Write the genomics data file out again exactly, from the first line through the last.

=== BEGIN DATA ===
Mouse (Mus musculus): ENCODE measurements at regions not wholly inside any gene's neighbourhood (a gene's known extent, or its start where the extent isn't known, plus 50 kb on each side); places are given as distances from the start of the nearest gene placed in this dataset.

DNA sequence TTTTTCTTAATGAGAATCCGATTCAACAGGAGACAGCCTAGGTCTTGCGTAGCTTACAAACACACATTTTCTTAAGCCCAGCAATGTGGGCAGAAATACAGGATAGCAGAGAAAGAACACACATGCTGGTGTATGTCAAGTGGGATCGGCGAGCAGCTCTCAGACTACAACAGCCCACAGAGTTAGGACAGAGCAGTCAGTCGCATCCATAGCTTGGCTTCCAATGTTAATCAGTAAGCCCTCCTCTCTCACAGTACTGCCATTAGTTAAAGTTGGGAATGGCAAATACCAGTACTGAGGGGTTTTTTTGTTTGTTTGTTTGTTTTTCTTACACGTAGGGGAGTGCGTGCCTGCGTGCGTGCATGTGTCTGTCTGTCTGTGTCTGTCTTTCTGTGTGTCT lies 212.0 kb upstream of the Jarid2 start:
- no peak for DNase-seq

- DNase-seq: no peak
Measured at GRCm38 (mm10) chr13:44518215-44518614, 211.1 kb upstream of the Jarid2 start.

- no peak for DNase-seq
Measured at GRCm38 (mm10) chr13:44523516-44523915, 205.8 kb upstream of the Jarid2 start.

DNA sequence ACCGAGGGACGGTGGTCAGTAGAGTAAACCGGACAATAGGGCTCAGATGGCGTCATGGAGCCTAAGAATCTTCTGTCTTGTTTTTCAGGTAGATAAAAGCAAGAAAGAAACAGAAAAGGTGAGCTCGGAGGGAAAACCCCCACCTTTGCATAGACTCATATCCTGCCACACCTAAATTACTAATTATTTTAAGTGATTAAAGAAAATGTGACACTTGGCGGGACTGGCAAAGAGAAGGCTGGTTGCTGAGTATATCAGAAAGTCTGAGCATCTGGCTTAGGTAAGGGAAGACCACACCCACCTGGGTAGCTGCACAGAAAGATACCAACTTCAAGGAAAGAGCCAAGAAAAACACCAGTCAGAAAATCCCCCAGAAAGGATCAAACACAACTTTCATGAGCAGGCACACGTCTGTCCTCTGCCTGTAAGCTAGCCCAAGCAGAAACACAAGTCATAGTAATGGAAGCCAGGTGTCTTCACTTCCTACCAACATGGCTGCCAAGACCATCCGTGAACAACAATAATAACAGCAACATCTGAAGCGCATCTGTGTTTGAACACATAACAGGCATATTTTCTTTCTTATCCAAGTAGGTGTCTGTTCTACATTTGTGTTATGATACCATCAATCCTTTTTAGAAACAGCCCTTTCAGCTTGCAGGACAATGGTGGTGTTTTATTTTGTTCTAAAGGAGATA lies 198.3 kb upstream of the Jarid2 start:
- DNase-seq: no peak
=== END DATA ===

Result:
Mouse (Mus musculus): ENCODE measurements at regions not wholly inside any gene's neighbourhood (a gene's known extent, or its start where the extent isn't known, plus 50 kb on each side); places are given as distances from the start of the nearest gene placed in this dataset.

DNA sequence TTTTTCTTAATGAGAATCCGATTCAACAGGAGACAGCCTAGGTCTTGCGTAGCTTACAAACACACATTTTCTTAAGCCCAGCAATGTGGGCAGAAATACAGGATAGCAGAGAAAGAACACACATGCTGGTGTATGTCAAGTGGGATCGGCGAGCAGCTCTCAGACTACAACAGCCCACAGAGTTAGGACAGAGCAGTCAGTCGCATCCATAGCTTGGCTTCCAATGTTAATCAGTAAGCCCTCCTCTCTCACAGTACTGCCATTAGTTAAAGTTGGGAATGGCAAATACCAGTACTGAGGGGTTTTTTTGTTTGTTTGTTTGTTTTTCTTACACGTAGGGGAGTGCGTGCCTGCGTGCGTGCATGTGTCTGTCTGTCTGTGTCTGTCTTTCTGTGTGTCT lies 212.0 kb upstream of the Jarid2 start:
- no peak for DNase-seq

- DNase-seq: no peak
Measured at GRCm38 (mm10) chr13:44518215-44518614, 211.1 kb upstream of the Jarid2 start.

- no peak for DNase-seq
Measured at GRCm38 (mm10) chr13:44523516-44523915, 205.8 kb upstream of the Jarid2 start.

DNA sequence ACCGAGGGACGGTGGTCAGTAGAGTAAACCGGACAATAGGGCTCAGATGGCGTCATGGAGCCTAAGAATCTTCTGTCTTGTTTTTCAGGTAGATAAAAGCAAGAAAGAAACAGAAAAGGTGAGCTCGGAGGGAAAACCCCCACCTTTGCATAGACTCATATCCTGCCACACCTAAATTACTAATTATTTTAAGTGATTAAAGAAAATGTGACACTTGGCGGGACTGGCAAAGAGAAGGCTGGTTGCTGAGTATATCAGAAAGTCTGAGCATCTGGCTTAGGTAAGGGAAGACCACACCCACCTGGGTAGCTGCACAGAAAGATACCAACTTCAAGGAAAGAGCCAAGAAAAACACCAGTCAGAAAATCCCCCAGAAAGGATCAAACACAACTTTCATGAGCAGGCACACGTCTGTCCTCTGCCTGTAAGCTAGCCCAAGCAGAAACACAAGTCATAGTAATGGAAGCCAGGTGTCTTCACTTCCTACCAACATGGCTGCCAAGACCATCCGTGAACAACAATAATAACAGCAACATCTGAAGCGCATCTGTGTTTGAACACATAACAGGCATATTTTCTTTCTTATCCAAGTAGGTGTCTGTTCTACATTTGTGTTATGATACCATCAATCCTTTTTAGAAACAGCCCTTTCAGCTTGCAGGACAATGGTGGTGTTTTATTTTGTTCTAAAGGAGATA lies 198.3 kb upstream of the Jarid2 start:
- DNase-seq: no peak